Federal prosecutors agreed to drop charges against Devontre Thomas, a 19-year who faced prosecution for being caught with a very small amount of weed at a federally run boarding school for Native Americans in Oregon.

A Massachusetts court ruled that smoking MED violated a man’s probation.

Two men face criminal charges connected with the failed attempt to open a cannabis resort on a reservation in South Dakota.

Following a robbery at a Portland dispensary, police said Oregon pot shops are not attracting a disproportionate amount of crime .

The DEA’s criteria for whether a home contains a grow operation are very broad.

The New York Times reports on Filipino President Rodrigo Duterte’s unapologetically brutal war on drugs.

In Connecticut, schoolchildren will used seized grow lights to produce food.

The Kind investigates the judging of High Times Cannabis Cups, and speaks to Max Montrose, a connoisseur and critic of the high stakes process.

Vice learns about life as a “ trim bitch” on an illegal weed farm. The money is good, but conditions aren’t and sexual harassment is a problem.

Rapper Snoop Dogg is the executive producer of the new MTV weed comedy “Mary + Jane.”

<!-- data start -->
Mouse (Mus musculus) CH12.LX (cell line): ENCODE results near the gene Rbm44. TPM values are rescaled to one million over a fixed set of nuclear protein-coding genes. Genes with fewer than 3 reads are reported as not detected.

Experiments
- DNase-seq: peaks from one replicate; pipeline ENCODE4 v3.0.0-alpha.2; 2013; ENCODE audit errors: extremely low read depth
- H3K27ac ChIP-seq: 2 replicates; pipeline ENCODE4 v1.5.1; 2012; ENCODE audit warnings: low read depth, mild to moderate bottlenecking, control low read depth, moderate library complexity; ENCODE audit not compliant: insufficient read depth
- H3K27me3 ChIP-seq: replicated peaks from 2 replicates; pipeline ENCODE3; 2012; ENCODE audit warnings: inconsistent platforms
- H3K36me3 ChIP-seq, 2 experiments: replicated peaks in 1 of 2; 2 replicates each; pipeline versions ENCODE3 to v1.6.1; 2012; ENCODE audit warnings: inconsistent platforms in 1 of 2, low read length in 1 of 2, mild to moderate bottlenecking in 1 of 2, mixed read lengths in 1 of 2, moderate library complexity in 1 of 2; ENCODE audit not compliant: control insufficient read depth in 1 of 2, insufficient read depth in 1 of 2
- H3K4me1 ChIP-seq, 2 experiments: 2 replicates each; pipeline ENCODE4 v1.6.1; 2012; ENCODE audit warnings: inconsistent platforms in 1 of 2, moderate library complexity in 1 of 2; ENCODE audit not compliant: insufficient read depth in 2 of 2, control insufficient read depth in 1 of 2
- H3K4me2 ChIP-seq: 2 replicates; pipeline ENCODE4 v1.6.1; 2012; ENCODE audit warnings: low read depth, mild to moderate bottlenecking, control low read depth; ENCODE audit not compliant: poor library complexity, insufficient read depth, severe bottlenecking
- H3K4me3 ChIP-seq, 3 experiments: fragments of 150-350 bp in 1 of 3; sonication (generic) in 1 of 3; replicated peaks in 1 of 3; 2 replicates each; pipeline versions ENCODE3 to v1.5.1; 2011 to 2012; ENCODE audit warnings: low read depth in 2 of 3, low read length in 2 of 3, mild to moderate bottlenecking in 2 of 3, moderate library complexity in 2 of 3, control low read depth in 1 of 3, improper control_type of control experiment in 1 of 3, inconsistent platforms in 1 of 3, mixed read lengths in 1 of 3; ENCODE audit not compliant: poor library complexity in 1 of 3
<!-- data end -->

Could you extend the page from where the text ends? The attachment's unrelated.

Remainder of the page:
Recently retired NFL player Eugene Monroe has a new column at The Cannabist.

Frankie Schnarrs, owner of Frankie’s Sports Pub in Olympia, Wash. said he’ll continue to allow patrons to use cannabis despite a recent fine and suspended liquor license, which he’s also ignoring. “I want them to take my license from me. They can go to Hell,” he told a reporter. “Get out of here. Get off my property.”

The Guardian hangs out with three elderly British women in Amsterdam, while they try pot for the first time. They enjoyed themselves at a playground, swinging on the swings.

Artist Tony Greenhand is well paid to roll joints that resemble guns, animals and other elaborate shapes.

Leafly looks back at jazz great Louis Armstrong’s long fondness for cannabis, which he called “the gage.”

Butane extraction has reached the U.K.

Cannabis tampons.